Tag Archives: patchwork

F2F Top Finished

And the top is finished, just in time for the guild meeting. I asked a friend to take a photo during show ‘n tell.

1 F2F top cropped

You’ll have to imagine the strip of border at the bottom; it had to be cropped out to remove a head of the person in front of the photographer. Of course I see better places for some of the blocks–that is always the way with a sampler quilt. There is no perfect arrangement. I do like the color of the sashing/border.

The Sunny Lanes block (upper right) is one I made for everyone; here is the post where I showed it in each color way. Meanwhile, here is the post on this top’s beginning. Yep, top finished over the weekend and in two consecutive posts. It is enjoyable,  how quickly a quilt top goes together when the blocks are already made (never mind that I’ve had the blocks since 2016).

I think I’ve mentioned before that blocks came from US, France, UK, and Australia. Here is a fun location-specific print with a kangaroo crossing sign:

1 F2F oz print

For next month, the guild is requesting male-themed throw tops. I think I’ll work on Irish Stars first.

Tomorrow (15th) is scrap happy day. I’d guess some of these blocks were made from scraps–when making three, it is a good use for small amounts of fabric. I know there are scraps in my three.  And you will find a link here to other scrappy projects.

I’m also linking to the Clever ChameleonTuesday Colour Linky party.

 

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F2F Blocks Reappear

Once upon a time, a long time ago, I participated in the F2F (Foot Square Freestyle) swap. Each month we made three blocks for one member; the receiving member chose the color scheme, and we could make blocks any pattern or style we wished. I had no plan at the time, so the blocks waited for a need or an idea.

The first project (here) was for the welcome blanket project, a project that is still going. The second will be a twin top for my quilt guild. Last month twin sized was their request, and I thought of these blocks for a quick finish. (They will be doing the quilting.) So I got them out and counted. Yes, there were 20, which would be enough for a twin with sashing. So I ordered a brown that would work with all, and it has arrived.

Next the lay out. I really have fun with all that dithering and moving around.

1 F2F first

This isn’t the first layout; it is just the first one I photographed. (You didn’t really want to see all 20 variations, did you?) After studying them a bit, I moved a couple and swapped one with the “extras.”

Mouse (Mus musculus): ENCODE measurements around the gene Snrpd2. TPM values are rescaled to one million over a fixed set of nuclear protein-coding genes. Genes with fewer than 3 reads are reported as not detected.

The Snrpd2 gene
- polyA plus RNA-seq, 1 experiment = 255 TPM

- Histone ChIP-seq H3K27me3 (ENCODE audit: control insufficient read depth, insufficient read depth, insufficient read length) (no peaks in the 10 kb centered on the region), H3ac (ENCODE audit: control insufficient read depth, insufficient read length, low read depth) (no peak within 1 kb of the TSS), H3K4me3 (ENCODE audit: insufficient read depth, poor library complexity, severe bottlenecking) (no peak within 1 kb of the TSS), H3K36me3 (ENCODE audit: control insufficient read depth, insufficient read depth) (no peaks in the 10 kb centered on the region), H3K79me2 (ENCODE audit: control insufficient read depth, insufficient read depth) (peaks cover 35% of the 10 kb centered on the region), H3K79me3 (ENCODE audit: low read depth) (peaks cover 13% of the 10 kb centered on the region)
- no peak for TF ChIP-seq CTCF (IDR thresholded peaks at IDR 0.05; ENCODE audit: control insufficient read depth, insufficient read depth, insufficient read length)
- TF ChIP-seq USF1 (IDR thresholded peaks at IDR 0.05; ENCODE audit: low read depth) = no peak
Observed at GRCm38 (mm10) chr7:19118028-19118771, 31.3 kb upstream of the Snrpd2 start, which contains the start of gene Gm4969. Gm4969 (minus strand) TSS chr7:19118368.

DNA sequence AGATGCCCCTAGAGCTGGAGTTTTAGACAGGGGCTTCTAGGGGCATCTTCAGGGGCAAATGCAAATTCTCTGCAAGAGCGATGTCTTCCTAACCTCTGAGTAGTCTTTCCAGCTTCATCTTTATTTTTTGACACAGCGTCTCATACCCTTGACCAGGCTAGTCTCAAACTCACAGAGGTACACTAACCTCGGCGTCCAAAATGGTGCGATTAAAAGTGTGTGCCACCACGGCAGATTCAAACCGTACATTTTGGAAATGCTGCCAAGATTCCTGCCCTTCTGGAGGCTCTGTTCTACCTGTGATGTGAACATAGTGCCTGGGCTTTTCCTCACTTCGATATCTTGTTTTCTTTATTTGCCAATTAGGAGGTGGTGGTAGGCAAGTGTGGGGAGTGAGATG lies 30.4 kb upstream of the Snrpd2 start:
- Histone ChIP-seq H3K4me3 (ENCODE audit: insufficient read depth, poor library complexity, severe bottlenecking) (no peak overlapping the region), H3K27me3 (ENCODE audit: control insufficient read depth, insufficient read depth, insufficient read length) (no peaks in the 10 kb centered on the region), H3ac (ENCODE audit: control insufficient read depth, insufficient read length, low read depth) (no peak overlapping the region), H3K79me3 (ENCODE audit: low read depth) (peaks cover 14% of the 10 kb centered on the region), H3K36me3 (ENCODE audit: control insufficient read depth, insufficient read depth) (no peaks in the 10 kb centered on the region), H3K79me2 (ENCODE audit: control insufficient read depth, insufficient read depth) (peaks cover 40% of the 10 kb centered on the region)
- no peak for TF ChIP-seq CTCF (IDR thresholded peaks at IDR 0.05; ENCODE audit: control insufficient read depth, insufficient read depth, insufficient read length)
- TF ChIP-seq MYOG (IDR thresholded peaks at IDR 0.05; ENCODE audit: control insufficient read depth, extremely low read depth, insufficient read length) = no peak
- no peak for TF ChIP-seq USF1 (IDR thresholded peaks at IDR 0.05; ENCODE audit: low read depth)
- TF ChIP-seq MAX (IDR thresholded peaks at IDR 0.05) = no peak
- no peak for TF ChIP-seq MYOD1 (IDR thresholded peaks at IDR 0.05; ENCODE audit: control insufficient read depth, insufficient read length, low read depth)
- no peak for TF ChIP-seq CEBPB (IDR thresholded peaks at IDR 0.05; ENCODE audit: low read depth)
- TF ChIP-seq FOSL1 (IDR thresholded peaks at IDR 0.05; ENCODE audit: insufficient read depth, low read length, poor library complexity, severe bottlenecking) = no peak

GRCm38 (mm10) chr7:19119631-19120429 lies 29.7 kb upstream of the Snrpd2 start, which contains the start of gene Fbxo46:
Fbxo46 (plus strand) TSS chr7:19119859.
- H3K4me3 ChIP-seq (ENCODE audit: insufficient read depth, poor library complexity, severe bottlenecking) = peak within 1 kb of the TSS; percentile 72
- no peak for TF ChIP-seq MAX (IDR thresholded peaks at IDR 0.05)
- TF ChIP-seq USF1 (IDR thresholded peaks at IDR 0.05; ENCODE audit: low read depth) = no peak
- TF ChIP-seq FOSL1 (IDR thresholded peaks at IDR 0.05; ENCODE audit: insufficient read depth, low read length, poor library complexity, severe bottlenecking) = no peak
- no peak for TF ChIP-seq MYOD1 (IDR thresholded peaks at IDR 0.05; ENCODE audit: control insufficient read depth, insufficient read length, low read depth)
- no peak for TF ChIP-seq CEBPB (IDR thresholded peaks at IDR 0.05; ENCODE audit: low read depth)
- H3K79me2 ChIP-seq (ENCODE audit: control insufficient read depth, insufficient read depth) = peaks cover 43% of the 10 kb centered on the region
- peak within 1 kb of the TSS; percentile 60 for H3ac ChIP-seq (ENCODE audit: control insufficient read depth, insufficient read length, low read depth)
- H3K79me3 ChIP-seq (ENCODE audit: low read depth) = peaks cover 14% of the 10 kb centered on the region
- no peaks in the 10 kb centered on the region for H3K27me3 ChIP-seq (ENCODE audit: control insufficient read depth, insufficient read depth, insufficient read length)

1 F2f second

Better, but I still see a couple I might move. I’ll see what I think after I’ve cut the sashing.

And there were 5 blocks left; that will be just right for a baby quilt for the firemen.

1 crib 5

I imagine there is something in my stash that will make the four alternating blocks. It would be a pity if I had to go shopping.

(You knew I couldn’t stick with one project, didn’t you? I’ll get back to Irish Stars.)

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4 Stars–and Not a Book Review

When I once said I wasn’t quilting because I was reading, one of my friends chided me for not doing both. Sounded reasonable, so I tried. Yesterday I planned to read a bit then sew.  Nope. Too easy to get into one-more-chapter mode. Today I tried sewing first. Has potential (unless a due date at library looms).

So I made four stars for the Irish Stars #2 quilt. (You are not surprised that I am working on a top instead of the sandwich pinning, are you?)

1 4 stars

I guess my reading attention span is longer than my sewing span because I stopped for lunch then pulled out my book. But not before laying out a little sample of finished look.

1 star layout

I explained earlier (here) why the alternating square blocks are still in strips. (I will admit to being surprised that is has been on the back burner since April. Old blog posts keep me honest.) Mine is the 2 1/2-inch square version.  Deanna, of Wedding Dress Blue, made the 1 1/2-inch square version, and it is her header photo (here); she also has a tab for the quilt along where the tutorial can be found.

Should take a couple days to finish the stars (depending on how interesting the reading), then out comes the design bed for lots of fun layout pondering and moving of pieces. Then sewing real fast so I can have a living room again.

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Easy Move from Finishng Up to Starting

My plan for the week was to make backs and sandwich five tops I’ve made recently. (I have lots more tops, but they are out of sight.) I started with this top

1 QBB front

Its beginning and pattern information are here.  Most of my backing fabric has large print designs. That just wouldn’t work with the binding I’d cut.

1 QBB binding

The first place I start looking is among stuff that is out lying around. I spotted some solids that would combine nicely and made the back.

1 QBB back.jpg

The largest piece is darker than photo, more cranberry; the narrow piece deep maroon.

As I was folding the top and back together, I remembered why the fabrics had been lying out.  They were possibilities for the stars in my Irish Star quilt (see QAL button in sidebar) that started as a leader-ender project and has been waiting for its next step. Two fabrics had tails I could make stars from; the other two had been all used up.

So I interrupted my finishing streak after one top to cut the stars so I don’t make the same mistake again. (Starting is always more fun than finishing.) As of now my plan is to cut, then return to finishing. No promises.